Here is what I'm interested in/hesitant about at the moment.  A few sources are saying that Eric Kripke is the top choice as show runner, should these talks to develop a show from this source ever come to fruition, and it is here that  I'm torn.  Kripke gave me Supernatural, one of my favorite shows, but because of that, I know what Kripke is capable of, and I don't know if I'm prepared to sign up for a few more years of being dragged through the emotional wringer week after week.  Supernatural gives me more than enough faith in Kripke's ability to put together an amazing show, but the prospect of once again being sucked into a world that often feels like a desolate wasteland is a bit too daunting for me right now.

But, of course, once I actually read this thing and have any clue what I'm talking about aside from my own speculation and insecurity, then I may very well change my tune.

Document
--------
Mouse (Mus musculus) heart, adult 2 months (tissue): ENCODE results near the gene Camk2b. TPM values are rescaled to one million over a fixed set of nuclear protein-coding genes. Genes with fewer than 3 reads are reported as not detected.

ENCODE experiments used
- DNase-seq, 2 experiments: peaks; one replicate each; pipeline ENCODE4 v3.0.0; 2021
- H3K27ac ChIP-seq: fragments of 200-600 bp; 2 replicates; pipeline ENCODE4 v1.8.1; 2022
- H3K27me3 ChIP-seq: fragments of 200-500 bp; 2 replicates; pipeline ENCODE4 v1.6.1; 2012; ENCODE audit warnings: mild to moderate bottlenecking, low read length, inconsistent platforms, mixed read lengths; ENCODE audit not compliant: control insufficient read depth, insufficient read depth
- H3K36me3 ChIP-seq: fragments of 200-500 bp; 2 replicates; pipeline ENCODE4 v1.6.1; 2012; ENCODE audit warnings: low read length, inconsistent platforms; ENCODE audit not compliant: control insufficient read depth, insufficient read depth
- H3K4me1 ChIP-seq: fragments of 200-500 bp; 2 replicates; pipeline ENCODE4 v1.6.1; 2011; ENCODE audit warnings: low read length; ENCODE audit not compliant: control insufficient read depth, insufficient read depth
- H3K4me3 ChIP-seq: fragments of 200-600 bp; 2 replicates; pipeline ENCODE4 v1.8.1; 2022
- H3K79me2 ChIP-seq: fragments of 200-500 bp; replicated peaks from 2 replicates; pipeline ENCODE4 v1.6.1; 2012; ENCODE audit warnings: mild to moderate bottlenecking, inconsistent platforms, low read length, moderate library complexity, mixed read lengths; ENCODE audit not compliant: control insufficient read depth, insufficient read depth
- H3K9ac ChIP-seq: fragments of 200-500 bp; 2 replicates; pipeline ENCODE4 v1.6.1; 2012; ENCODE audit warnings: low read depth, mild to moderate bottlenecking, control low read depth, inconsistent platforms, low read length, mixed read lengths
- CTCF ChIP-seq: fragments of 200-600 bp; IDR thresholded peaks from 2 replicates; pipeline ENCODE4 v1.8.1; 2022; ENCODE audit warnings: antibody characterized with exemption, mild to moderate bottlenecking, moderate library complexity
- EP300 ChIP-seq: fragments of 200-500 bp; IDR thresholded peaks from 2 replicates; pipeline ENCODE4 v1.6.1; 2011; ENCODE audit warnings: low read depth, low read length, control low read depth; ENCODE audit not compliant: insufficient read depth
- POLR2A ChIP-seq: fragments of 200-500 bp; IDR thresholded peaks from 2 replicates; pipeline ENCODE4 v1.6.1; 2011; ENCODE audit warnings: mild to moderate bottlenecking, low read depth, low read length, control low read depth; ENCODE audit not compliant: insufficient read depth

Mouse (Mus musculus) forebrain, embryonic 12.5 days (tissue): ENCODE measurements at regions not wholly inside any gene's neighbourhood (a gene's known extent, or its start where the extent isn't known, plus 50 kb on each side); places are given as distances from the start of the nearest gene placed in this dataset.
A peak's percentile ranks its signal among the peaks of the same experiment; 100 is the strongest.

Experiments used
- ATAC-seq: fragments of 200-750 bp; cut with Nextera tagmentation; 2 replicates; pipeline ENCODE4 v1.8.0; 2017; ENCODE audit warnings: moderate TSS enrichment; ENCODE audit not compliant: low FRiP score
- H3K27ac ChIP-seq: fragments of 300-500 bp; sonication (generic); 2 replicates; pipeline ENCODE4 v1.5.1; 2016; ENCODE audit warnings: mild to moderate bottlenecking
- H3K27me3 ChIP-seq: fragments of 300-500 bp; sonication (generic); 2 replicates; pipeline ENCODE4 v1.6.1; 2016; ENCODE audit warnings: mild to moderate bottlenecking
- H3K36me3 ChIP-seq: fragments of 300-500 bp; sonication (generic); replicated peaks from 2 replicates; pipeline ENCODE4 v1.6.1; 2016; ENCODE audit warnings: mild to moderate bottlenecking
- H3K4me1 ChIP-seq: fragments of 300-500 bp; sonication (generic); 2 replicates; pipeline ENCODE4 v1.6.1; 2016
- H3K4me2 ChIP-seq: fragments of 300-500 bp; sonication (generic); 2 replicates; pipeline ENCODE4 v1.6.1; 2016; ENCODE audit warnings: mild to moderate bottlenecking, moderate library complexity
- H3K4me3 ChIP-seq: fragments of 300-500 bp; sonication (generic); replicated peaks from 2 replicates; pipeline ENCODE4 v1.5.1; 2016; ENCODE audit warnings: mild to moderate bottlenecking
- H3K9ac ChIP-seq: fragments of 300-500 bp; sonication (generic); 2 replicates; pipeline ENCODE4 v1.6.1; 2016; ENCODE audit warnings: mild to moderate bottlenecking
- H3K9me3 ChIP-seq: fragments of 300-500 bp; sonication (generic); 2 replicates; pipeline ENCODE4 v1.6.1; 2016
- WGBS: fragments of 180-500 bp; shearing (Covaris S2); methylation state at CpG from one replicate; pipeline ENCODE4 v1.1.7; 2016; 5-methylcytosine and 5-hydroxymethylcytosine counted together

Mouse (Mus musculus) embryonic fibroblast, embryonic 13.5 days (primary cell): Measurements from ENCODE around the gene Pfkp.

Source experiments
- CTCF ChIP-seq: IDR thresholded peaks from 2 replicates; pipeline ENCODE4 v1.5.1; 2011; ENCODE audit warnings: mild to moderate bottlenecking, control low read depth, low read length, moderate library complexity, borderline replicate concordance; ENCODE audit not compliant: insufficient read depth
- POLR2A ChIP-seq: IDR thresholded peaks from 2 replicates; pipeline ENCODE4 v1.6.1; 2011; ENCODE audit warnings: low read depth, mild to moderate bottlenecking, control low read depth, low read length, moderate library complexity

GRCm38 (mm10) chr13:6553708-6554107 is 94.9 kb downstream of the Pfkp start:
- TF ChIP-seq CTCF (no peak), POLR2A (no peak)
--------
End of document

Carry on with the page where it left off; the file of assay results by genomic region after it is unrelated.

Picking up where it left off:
If you are interested in an actual informed opinion, I would suggest:

The TV Girl

Wednesday, September 1, 2010

Fall Forward: What Will I Be Watching?

Maybe I'm stuck in the past, maybe I just feel so overwhelmed by all I missed last season, maybe I'm just super persnickety right now about what I want to watch, but for whatever reason, nothing starting this fall is really grabbing my attention as a must-watch.  I already have a semi-commitment to 10 hours of  new TV a week, which doesn't include Saturday DVD-fests or any old loves rekindled (hey it could happen), so while I know that I have juggled so many more shows in the past, as an older and wiser girl (right!) I shy away from overextending myself for anything that doesn't really call to me.  But, I will attempt (for at least as long as it takes me to write this) not to be an intensely skeptical lady.  Here are 4 shows that if I try a smattering of the new-fall-shows-buffet will be on my plate.

Terriers, F/X, September 8, 2010
Now I admit, the buddy-fake-cop premise is a bit overdone at the moment, and while I was funemployed for what felt like forever it never occurred to me to solve crimes in my spare time, but F/X has earned a lot of credibility with me, so if there is a chance that I could get another SoA-caliber show I have to at least take a look.  Plus TWoP compares it to Veronica Mars, so I have to evaluate the verity of that statement.